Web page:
Giancarlo Bruno discusses the fiscal sustainability of retirement income systems

Social security systems around the world – in developed countries and emerging markets alike – are facing substantial challenges as a result of changing demographics, fiscal constraints, economic instability and volatile financial markets. It is apparent that there is a need to not only address the long-term problems associated with these challenges but also to take short-term action.

Many developing countries are confronted with the challenge of introducing or expanding social protection systems and subsequent design options. This has a significant impact on the financial services industry as its products and services may help to mitigate these challenges. At the same time, the financial services industry is strongly affected by this adverse environment. Mostly depending on historical legacies, different strategies and solutions for social protection systems exist.

While there is a need for reform in many countries, there is also a clear opportunity to learn from successful models. Even though the problems have been known for a long time, and a variety of reform proposals exist, the political cycle can be rather short-term. Against this backdrop, reforming social protection systems is a challenging task. It requires foremost intertemporal consistency based on a sustainable intergenerational social contract. There also must be greater clarity and a new social contract on the relative responsibilities of the state, community, private enterprise and the individual.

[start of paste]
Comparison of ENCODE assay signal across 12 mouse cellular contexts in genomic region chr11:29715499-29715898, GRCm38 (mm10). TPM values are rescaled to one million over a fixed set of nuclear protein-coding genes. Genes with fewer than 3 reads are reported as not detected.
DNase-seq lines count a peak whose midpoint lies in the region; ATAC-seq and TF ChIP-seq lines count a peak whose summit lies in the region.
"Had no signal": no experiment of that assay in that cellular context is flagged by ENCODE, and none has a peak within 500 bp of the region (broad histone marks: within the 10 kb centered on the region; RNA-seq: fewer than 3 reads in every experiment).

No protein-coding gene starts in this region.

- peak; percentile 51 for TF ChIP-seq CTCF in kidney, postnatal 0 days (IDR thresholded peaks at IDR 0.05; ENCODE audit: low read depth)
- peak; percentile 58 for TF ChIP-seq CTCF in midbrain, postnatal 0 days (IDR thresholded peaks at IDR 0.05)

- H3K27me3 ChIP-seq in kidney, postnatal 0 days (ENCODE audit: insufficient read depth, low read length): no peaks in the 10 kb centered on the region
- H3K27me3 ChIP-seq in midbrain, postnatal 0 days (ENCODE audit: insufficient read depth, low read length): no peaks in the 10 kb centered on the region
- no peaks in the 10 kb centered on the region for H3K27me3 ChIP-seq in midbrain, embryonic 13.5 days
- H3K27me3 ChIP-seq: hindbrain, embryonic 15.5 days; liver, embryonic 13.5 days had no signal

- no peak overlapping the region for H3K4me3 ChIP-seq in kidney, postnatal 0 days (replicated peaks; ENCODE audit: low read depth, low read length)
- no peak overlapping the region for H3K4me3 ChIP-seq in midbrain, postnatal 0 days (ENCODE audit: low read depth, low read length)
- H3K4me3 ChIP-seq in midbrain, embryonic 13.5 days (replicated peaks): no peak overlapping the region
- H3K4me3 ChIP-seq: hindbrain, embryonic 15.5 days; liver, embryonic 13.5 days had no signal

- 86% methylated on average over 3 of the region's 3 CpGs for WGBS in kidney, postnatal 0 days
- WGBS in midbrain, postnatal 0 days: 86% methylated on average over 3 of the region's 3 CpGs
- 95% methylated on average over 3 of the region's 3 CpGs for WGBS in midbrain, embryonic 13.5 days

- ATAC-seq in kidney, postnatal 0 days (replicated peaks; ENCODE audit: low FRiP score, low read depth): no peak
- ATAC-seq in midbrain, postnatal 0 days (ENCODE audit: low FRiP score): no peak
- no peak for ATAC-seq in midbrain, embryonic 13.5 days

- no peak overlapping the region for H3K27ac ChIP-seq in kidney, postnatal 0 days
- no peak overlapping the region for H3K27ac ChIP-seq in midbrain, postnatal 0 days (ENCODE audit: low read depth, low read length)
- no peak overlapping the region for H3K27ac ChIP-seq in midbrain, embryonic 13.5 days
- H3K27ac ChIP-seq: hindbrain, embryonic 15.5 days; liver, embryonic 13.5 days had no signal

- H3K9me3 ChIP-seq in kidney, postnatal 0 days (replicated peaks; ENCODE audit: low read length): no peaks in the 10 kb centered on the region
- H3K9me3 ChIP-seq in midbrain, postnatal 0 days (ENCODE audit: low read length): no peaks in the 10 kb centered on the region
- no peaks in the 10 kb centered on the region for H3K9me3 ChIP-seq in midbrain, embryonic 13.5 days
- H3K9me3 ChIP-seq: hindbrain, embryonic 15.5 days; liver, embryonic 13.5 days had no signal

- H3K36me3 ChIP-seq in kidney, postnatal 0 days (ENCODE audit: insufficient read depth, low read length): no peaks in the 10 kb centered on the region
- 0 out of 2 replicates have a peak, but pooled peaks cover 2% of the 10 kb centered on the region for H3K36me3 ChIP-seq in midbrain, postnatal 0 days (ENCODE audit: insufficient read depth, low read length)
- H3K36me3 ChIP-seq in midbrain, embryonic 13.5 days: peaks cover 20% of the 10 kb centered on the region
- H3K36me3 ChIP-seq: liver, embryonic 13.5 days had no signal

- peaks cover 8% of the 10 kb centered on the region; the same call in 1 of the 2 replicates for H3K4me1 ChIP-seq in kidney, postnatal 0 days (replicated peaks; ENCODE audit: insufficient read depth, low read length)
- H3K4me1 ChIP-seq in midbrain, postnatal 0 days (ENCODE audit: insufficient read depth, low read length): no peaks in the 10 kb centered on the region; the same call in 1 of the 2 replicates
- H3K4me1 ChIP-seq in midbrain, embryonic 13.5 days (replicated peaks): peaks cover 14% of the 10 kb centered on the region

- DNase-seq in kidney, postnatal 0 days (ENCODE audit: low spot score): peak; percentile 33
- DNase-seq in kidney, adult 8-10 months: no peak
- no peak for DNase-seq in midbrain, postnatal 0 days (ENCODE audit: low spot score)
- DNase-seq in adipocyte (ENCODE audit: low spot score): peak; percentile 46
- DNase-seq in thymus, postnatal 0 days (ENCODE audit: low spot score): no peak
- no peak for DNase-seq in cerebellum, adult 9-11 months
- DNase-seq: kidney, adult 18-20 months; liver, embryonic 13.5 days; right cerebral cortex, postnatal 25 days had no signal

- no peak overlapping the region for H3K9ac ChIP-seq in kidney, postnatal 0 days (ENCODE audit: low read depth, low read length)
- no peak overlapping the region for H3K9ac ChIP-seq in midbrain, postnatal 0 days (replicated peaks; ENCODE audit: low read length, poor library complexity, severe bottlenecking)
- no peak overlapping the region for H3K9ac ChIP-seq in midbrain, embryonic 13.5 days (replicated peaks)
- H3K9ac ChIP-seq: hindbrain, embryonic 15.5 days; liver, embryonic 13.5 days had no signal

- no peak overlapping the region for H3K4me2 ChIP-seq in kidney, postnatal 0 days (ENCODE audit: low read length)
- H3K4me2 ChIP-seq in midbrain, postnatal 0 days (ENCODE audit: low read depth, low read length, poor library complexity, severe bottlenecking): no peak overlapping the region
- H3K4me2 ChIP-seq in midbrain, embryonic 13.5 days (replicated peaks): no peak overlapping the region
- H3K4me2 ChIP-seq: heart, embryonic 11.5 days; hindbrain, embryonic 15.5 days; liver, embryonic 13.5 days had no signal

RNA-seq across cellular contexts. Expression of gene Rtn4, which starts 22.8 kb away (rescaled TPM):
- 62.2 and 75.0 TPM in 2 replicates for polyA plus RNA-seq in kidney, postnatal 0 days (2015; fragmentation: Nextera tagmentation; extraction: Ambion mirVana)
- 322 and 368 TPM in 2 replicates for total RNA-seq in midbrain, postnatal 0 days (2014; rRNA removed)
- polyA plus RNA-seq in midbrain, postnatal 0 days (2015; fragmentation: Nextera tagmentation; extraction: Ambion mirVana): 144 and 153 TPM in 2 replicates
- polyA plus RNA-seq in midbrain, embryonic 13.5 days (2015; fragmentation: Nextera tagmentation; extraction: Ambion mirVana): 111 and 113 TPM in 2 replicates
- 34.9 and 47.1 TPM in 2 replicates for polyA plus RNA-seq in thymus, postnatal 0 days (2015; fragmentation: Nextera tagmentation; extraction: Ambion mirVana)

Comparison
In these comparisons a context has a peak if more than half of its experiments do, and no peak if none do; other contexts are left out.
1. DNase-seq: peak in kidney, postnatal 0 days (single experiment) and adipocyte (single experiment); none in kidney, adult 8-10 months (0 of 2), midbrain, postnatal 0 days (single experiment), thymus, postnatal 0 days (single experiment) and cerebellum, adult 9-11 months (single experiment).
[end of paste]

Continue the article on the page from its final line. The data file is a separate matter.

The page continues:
recent assessment on basic economic indicators chosen to evaluate the fiscal sustainability of retirement income systems across 36 countries has proven that there is a need to diversify retirement income sources. From this assessment we can draw the following conclusions:

  1. No source of income is free of either fiscal sustainability challenges or income adequacy deficiencies; all countries will eventually have to cope with pillar weakness.
  2. While demographic challenges and fiscal sustainability issues are most visible in the typically government-funded pay-as-you-go, employer-sponsored pension funds and individually funded saving schemes make individual retirees more vulnerable to longevity and investment risks. Effective design of retirement schemes shall combine in a complementary and consistent way a portfolio of measures in the different pillars to minimize risks, expand coverage where appropriate and necessary, and ensure benefit adequacy as well as financial sustainability.
  3. Longevity and investment risks will increasingly be shifted to individual retirees. However, in most cases, retirees are ill-prepared to absorb and manage these risks.
  4. Among the many stakeholders, the financial services industry, and in particular insurers and pension providers, will have to play a key role in providing solutions that increase the capacity and manage the risks.

Read the Developing Future Social Protection Systems: Retirement Income Report.

Author: Giancarlo Bruno is Senior Director and Head of Financial Services Industry at the World Economic Forum USA

Image: Pensioners play cards in Portugal REUTERS/Jose Manuel Ribeiro